What: All Issues : Aid to Less Advantaged People, at Home & Abroad : America's Poor : Federal housing finance overhaul (H.R. 1427)/ Rep. Jeb Hensarling (R-Texas) amendment to suspend contributions to the affordable housing fund if the payments contribute to an increase in mortgage costs (2007 house Roll Call 379)
 Who: All Members : New York, District 2 : King, Pete
[POW!]
 
Federal housing finance overhaul (H.R. 1427)/ Rep. Jeb Hensarling (R-Texas) amendment to suspend contributions to the affordable housing fund if the payments contribute to an increase in mortgage costs
house Roll Call 379     May 17, 2007
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This vote was on an amendment to a bill to create a new independent agency to oversee the workings of Fannie Mae, Freddie Mac and the Federal Home Loan Bank System, the federally chartered organizations that support the home mortgage market. In addition to creating the Federal Housing Finance Agency, the legislation would also create a new stream of funding for affordable housing programs funded by contributions by Fannie Mae and Freddie Mac. This amendment, proposed by Rep. Jeb Hensarling (R-Texas), would have suspended Fannie Mae and Freddie Mac's contributions to the affordable housing fund if the payments were to contribute to an increase in mortgage costs.

Republicans believed that the creation of the affordable housing fund was a backdoor tax on mortgage holders by increasing the costs of Fannie Mae and Freddie Mac, which would fund the program under the legislation.

"Earlier this evening the chairman said that he believes that this will be paid by the shareholders," Hensarling said of Financial Services Chairman Barney Frank's (D-Mass.) previous remarks. "We believe on this side of the aisle that, due to the duopoly power, the Fannie and Freddie, that they already control roughly 80 percent of the market in which they operate, that a substantial portion of the cost of the so-called affordable housing Fund will, indeed, be imposed upon homeowners in the form of higher mortgages, indeed, functionally a mortgage tax, a new mortgage tax on the American people."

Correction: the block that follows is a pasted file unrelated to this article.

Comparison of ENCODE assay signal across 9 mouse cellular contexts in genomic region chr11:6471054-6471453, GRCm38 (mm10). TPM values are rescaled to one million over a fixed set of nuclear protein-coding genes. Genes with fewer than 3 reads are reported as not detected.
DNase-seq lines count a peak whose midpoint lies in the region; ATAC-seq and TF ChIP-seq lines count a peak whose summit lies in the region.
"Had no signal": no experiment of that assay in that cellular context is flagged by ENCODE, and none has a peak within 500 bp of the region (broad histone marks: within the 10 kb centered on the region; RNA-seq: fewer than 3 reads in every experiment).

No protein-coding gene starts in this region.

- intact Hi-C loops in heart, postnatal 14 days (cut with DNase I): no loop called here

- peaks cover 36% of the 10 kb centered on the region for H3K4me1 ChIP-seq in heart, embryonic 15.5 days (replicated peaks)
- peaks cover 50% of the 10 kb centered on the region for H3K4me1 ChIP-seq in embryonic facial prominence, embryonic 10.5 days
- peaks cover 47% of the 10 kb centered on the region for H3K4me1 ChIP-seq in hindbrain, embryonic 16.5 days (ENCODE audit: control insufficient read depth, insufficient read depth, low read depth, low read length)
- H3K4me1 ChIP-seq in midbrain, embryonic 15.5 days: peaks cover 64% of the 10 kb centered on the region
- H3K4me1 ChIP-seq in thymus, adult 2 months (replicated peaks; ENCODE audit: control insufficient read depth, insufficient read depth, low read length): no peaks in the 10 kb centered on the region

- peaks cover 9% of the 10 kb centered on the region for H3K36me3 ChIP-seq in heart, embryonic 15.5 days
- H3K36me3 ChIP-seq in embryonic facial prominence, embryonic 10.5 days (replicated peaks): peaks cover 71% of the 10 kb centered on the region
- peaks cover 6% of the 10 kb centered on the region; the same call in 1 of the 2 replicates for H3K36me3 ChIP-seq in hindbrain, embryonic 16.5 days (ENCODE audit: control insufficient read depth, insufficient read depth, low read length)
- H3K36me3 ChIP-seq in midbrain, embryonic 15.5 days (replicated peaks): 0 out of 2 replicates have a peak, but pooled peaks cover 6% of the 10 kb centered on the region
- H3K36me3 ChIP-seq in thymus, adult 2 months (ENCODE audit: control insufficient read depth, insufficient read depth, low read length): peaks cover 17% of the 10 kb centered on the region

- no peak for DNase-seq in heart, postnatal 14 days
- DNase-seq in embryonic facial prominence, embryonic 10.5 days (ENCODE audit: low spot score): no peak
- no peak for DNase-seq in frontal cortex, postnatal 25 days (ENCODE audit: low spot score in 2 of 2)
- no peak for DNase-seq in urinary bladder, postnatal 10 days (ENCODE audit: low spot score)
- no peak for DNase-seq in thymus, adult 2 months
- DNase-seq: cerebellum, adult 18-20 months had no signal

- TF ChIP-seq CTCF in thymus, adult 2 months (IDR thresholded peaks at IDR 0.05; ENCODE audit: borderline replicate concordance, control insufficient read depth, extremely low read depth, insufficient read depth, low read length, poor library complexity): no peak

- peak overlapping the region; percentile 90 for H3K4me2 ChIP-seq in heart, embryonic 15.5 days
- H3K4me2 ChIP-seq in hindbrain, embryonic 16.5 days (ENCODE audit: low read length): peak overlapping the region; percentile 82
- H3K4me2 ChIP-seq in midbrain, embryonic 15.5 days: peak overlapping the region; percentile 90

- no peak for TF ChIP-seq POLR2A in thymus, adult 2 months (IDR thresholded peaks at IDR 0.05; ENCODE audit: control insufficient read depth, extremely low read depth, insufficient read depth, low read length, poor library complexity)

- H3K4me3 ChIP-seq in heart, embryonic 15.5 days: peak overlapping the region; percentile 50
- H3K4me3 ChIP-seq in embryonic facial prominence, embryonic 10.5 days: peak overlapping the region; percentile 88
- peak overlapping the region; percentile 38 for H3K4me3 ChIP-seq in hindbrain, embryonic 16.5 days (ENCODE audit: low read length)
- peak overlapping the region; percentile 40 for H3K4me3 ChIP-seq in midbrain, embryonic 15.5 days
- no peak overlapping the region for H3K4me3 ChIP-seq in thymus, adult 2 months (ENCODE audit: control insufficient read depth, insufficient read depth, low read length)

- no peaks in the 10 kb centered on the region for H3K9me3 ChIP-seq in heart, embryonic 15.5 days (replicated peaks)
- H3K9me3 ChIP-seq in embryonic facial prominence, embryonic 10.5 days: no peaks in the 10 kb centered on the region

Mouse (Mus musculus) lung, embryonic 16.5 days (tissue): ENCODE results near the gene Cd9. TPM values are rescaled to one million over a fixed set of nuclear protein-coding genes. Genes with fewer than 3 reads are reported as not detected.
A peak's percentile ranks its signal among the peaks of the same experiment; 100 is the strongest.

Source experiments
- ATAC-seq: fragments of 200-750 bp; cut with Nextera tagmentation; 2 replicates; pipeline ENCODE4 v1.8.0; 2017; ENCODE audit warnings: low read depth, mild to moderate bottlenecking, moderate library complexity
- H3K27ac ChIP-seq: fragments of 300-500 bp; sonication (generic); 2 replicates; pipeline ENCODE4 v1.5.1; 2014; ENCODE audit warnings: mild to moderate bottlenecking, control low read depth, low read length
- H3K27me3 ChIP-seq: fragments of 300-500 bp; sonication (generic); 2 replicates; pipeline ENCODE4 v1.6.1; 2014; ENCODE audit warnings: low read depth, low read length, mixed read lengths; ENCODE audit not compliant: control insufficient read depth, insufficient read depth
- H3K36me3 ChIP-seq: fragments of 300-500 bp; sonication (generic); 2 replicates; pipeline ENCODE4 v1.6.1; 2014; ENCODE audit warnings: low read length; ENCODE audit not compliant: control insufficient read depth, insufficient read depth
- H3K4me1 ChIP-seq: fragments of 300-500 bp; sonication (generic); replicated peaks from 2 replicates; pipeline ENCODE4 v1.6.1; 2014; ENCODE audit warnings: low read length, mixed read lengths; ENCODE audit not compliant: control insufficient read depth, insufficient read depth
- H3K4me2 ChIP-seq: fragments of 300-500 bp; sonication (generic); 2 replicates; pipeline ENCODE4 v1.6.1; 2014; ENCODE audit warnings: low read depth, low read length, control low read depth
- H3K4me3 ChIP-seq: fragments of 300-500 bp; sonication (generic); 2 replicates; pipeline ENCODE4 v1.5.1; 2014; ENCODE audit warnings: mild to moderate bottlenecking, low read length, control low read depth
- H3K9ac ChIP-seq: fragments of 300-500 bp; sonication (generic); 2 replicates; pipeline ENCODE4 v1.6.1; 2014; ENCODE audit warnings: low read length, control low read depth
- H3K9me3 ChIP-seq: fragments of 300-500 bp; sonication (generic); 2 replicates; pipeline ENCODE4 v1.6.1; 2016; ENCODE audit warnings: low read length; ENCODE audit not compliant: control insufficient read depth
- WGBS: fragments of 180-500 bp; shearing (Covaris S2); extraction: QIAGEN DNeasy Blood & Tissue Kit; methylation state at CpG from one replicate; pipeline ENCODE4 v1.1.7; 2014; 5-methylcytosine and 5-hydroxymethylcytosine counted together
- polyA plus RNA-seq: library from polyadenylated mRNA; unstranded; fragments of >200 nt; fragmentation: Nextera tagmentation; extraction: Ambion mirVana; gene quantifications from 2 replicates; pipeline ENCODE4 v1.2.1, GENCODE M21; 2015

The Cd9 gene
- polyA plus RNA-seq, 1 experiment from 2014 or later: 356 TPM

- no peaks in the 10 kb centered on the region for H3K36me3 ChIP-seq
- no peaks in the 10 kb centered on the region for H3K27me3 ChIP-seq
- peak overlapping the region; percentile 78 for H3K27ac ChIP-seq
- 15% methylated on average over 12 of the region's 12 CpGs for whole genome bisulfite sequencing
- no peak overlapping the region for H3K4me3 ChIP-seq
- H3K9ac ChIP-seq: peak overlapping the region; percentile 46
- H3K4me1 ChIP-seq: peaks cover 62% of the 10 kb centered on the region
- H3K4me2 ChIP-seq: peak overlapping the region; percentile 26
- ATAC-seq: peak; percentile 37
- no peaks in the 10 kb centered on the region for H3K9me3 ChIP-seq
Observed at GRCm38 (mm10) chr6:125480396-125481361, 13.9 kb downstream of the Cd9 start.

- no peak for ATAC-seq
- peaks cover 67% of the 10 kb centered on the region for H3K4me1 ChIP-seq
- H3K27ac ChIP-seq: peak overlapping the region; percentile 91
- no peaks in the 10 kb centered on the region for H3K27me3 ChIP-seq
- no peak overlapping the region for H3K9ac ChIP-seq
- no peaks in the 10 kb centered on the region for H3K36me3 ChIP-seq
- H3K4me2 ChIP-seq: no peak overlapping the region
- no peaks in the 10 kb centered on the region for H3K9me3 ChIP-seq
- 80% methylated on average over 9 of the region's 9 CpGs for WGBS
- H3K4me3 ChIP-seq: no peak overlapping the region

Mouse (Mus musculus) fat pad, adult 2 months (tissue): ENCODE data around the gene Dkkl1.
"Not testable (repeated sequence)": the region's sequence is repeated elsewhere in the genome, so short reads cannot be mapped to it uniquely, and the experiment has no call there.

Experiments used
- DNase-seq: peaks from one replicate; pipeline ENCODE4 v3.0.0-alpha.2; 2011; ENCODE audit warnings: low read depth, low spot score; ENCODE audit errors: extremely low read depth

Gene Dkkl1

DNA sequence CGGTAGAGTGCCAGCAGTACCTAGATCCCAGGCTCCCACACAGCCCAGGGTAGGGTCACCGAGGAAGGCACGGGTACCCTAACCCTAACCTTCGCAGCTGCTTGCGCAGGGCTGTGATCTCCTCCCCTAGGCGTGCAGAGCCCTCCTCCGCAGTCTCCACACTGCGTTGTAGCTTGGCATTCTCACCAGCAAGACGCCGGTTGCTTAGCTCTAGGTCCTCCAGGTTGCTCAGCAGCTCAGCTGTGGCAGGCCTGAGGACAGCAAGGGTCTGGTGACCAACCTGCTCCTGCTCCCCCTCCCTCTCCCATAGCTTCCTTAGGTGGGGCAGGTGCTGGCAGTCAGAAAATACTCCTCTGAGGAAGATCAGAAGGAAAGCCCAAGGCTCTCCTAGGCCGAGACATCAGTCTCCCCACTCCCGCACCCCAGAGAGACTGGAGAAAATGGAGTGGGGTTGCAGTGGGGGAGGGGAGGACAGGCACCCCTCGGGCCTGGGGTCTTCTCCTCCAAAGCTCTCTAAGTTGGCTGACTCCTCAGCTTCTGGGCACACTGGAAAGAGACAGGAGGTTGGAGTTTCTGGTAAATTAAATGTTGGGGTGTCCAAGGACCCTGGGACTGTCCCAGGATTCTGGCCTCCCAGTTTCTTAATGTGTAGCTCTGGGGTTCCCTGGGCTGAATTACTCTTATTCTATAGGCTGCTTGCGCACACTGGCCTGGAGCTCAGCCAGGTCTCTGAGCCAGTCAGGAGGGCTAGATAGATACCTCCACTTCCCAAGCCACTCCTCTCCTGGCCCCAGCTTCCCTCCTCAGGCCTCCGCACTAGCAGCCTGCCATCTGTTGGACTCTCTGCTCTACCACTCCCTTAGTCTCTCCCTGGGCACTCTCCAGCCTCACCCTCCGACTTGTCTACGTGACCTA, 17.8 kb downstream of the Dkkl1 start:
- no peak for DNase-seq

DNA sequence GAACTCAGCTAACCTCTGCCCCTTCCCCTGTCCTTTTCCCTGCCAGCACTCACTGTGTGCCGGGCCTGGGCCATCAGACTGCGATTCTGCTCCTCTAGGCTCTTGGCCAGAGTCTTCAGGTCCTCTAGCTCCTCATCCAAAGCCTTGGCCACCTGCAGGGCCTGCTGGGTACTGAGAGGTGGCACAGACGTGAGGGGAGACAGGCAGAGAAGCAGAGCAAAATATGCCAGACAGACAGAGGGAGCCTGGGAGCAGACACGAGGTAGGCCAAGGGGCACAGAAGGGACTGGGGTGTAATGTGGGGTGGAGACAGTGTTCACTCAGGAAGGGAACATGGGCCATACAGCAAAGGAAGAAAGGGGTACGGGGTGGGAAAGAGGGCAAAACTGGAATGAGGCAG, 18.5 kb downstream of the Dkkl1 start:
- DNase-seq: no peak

Hensarling said that his amendment would have no effect if what Frank asserted were correct. But if Fannie Mae and Freddie Mac's contributions to the housing fund have "an adverse impact upon the cost of housing in America, that mortgages rise, that the program will be terminated," Hensarling said.

Frank replied that Hensarling's amendment was simply another Republican attempt to "kill the fund, this time by obfuscation." (See also Roll Call 378.)

"There are people who do not believe that the federal government should be encouraging the construction of affordable housing, and understand that however we propose to do it, they will object to it," Frank continued. "If we try to do it through appropriations, that will be a problem because of the deficit. Here we try to do it by taking, we believe, essentially from the profits of Fannie Mae and Freddie Mac."

Frank also took issue with Hensarling's assertion that Fannie Mae and Freddie Mac constitute a government-sanctioned duopoly. "At one point it might have been. In fact, today, the securitization market is far more competitive," Frank concluded. "There are significant private competitors to Fannie Mae and Freddie Mac. The notion that Fannie Mae and Freddie Mac can raise prices at will does not seem to me to reflect economic reality."

In the end, the House sided with Frank. Democrats were unanimous in their opposition, and 27 Republicans joined them in opposing the amendment. Thus, by a vote of 164 to 253, the House rejected a proposal to suspend contributions to the affordable housing fund if regulators determined that the program was increasing the price of mortgages, and a bill to reform Fannie Mae and Freddie Mac went forward with the affordable housing fund intact.

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